8 Desert varnish – oxidation of iron and manganese, useful for dating desert surfaces
9 Arid Landscapes: Basic Concepts I. Most deserts exhibit highly angular landscapes.mechanical weathering dominatesangular particles of weathered rock; bedrock outcrops with wind erosionlittle soil or vegetation to soften landscapeII. Softer, more rounded landscapes appear where deposition is predominant.dunesalluvial fansIII. Desert rainfall is infrequent, intense, and unreliable.intense flash flooding, intense erosionephemeral streams
14 The Nile River meanders through the Sahara A braided stream near Chinle, Arizona
15 FLUVIAL LANDFORMS IN ARID REGIONS Fluvial Erosion – sporadic nature of desert runoff (rare, intense flash floods), and lack of vegetation to protect surface materials causes rapid erosion.Ephemeral stream channels – washes or arroyos (orwadis in the Middle East, and barrancas in Latin America)Even streams originating in humid regions cannot maintain sufficient discharge and eventually disappearSteep slopes – steep-walled canyons Mesas and Buttes
27 The Badlands of South Dakota – Impermeable clays andlack of soil coverproduced rapid runoff,and a dense network ofbarren ridges dissectedby a maze of steep, drygullies and ravines –Badlands topography.Fluvial Transportation – large amounts of rock and sand moved short distances during sporadic flows
28 Alluvial fans Bajada Piedmont Alluvial Plain Fluvial Deposition – alluvium deposits at the base of mountains or in closed basins – does as much to level the land as does erosion – differentiated from coarse to fineAlluvial fans Bajada Piedmont Alluvial PlainRock debris in piedmont region Debris flow fansDesert basins of interior drainage – Bolsons PlayasAlso playa lakes, clay pans, salinas, salt flats (or salt-crust playas)
29 Piedmont – gently sloping land that extends out from the base of Piedmont – gently sloping land that extends out from the base of mountains, composed of a series of alluvial fans – (depositional).Pediment – sloping bedrock at base that develops due to gradual retreat of the adjoining mountain slope – (erosional).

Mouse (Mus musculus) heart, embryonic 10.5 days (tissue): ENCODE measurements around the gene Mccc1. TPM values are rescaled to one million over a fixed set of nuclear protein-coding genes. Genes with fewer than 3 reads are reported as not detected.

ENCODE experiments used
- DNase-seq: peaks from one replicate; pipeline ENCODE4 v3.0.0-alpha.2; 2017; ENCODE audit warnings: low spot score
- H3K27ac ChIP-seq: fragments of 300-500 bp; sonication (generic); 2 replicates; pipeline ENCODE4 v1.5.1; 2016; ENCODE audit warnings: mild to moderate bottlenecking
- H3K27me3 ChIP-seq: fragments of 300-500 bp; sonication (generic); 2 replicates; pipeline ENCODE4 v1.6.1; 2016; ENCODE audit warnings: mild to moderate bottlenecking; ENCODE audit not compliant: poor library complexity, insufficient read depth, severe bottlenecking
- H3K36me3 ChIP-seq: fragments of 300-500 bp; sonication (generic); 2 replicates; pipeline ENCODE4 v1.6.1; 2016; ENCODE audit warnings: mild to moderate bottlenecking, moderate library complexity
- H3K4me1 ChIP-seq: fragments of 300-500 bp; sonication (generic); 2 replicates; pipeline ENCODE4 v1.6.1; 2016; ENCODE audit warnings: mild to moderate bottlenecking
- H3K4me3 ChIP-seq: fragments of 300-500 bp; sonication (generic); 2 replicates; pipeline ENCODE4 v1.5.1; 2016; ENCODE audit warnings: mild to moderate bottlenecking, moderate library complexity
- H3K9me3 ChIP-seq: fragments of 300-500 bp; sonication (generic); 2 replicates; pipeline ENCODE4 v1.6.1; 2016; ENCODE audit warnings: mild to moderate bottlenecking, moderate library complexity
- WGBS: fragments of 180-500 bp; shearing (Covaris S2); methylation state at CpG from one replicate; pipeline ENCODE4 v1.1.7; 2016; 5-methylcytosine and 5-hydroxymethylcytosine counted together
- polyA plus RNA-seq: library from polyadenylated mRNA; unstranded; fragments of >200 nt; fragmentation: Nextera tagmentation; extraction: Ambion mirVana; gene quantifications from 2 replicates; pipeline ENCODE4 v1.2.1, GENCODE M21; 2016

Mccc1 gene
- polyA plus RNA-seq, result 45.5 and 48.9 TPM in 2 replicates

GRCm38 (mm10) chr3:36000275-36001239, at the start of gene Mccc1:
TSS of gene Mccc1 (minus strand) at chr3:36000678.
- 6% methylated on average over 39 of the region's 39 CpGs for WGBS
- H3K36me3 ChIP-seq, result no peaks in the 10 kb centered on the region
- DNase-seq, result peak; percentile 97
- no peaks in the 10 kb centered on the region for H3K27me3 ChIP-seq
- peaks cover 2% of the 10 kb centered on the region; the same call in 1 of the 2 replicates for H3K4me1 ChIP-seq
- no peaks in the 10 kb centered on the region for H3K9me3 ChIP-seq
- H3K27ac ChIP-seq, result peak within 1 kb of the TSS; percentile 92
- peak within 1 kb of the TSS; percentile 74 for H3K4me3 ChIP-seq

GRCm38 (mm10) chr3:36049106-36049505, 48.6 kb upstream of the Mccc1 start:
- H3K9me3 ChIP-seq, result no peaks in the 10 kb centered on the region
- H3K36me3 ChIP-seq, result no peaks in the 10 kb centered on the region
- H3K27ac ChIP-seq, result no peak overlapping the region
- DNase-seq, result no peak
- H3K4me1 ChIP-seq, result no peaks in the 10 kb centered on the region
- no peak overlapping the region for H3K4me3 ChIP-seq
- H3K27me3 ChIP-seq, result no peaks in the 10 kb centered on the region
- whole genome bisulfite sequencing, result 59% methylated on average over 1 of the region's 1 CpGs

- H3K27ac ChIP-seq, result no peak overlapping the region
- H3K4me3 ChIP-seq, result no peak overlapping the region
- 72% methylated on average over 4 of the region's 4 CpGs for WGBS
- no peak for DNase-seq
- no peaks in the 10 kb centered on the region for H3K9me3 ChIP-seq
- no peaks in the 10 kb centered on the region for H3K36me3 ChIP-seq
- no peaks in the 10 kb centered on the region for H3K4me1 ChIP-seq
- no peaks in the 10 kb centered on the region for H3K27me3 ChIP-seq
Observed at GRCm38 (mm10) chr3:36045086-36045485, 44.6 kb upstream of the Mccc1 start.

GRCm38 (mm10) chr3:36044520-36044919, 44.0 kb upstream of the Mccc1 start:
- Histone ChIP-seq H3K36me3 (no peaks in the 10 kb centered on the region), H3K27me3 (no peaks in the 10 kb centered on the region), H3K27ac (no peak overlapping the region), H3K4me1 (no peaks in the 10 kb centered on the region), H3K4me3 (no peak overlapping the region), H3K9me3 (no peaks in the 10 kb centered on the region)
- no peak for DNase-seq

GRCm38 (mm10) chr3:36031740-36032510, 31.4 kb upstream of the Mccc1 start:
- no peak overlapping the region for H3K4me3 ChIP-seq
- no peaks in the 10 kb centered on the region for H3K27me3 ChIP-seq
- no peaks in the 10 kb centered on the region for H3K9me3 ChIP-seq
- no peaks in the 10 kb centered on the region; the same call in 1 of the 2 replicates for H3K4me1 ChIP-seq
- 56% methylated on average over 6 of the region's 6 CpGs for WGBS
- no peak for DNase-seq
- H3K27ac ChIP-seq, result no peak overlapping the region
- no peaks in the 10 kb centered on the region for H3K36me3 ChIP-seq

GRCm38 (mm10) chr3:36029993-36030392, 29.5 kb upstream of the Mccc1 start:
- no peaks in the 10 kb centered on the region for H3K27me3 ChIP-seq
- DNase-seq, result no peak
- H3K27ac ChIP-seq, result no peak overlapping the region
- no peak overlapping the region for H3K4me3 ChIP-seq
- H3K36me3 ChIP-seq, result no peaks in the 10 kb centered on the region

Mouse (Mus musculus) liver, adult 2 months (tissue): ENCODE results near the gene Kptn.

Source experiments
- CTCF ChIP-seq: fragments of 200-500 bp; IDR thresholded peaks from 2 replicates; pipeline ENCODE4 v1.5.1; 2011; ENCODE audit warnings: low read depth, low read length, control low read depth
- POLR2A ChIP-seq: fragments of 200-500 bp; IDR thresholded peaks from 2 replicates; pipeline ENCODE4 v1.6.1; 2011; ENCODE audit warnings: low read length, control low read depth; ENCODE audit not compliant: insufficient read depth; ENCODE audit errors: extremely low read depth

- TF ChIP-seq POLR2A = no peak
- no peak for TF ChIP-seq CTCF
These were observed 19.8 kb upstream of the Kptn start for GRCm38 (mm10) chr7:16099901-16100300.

34 EOLIAN (WIND) PROCESSES AND LANDFORMS Eolian Erosion - much less effective than fluvialdeflation – picking up and moving small particles of rocks;helps produce deflation hollows and desert pavementsabrasion – like sandblasting effect; polishes and etches exposed surfaces; produces ventifacts and yardangsEolian Transportation - moves nothing bigger than coarse sandduststorms - can extend thousands of feet upsand storms - only very near the surfaceEolian Deposition - dunes form and shift where winds and terrain slow the winds or block movement of dunes; loess deposits – wind-deposited silt ← dust storms
37 EOLIAN (WIND) EROSION FEATURES “Desert pavement” of pebbles and stones– result of deflationall small materials and sand removed by windvery thin coating of stones
38 Desert pavements: Also known as: “gibber” in Australia “reg” in North Africa
39 Wind Erosion Features: An Yardang in the KhargaDepression, EgyptWind Erosion Features:Ventifacts,Yardangs,Pedestal RocksA sand-blastedrock, or Ventifact,on MarsPedestal Rocks(Rock Mushrooms)in Utah’s Goblin Valley S.P.
40 EOLIAN (WIND) DEPOSTION FEATURES Active/Shifting/MigratingDunes
41 LONGITUDINAL DUNES (SEIFS) Types of DunesBARCHANTRANSVERSE DUNESLONGITUDINAL DUNES (SEIFS)
42 Types of DunesBarchans - migrating crescent dune with horns pointing downwind; form where strong winds blow in a consistent direction. Move fast. Common in central Asia and Sahara. Can reach hundreds of feet in height.
43 Transverse Dunes - parallel waves of crescent dunes perpendicular to wind direction; migrate downwind. Found in areas with large supply of sand.
44 Seifs – multiple, very long, narrow, parallel dunes Seifs – multiple, very long, narrow, parallel dunes. They occur in areas with at least two dominant wind directions. Can be tens of miles long. More common outside the U.S.
46 Stabilized Dunes – when plants establish themselves in a dune area
47 Loess Deposits: Wind-deposited silt, transported by dust storms; vary in thickness from few inches to over 300 feetGully eroded thick loess in Northern ChinaUnstable loess bluffsin Vicksburg, Mississippi
48 Major Loess Regions of the World (Most loess deposits are peripheral to deserts and recently glaciated areas)
49 Finally,Combined effects ofWeathering, Mass Wasting + Fluvial and Eolian processes!Delicate Arch, Arches National Park, Utah